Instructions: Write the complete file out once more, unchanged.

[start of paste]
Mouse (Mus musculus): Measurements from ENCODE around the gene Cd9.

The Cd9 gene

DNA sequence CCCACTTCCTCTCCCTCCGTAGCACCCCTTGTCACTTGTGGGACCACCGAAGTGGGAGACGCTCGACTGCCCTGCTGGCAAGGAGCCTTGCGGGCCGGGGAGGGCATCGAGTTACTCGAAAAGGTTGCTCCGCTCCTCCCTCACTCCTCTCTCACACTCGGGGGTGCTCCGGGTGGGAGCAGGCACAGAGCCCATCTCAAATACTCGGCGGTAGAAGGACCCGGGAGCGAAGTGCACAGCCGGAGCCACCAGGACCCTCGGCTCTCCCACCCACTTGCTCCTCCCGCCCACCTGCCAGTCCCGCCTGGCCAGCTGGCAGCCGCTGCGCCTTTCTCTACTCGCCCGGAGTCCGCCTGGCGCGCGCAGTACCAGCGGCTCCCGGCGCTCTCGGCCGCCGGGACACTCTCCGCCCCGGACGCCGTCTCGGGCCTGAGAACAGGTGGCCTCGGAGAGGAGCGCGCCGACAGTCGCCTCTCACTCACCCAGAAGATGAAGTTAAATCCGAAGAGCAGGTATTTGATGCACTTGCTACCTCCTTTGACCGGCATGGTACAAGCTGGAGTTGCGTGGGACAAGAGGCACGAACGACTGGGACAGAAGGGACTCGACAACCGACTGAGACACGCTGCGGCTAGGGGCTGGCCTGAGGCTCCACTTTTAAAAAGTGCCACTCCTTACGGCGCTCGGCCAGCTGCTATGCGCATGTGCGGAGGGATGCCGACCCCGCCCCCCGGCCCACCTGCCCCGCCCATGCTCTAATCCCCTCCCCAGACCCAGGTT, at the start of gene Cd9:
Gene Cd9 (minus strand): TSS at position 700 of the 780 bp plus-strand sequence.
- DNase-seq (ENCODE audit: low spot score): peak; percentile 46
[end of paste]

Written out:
Mouse (Mus musculus): Measurements from ENCODE around the gene Cd9.

The Cd9 gene

DNA sequence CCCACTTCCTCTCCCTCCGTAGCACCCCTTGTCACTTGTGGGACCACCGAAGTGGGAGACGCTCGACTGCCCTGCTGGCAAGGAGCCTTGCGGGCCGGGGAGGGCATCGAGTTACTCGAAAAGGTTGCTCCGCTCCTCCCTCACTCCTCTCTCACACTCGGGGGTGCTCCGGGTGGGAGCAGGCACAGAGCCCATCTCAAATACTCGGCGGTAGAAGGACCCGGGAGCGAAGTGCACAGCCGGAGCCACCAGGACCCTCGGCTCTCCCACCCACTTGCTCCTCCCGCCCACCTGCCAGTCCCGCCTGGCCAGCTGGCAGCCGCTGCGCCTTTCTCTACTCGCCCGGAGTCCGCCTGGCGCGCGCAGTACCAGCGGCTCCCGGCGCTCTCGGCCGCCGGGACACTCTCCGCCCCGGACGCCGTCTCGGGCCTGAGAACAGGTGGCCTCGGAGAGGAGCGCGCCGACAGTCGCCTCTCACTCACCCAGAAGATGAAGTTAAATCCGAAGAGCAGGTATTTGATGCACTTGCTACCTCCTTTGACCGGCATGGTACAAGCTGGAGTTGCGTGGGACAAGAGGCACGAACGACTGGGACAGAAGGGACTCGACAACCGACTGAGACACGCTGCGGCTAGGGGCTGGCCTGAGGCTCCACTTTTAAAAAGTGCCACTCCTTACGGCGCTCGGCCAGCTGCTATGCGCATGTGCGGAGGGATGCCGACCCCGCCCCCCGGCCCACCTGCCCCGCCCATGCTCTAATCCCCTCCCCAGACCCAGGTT, at the start of gene Cd9:
Gene Cd9 (minus strand): TSS at position 700 of the 780 bp plus-strand sequence.
- DNase-seq (ENCODE audit: low spot score): peak; percentile 46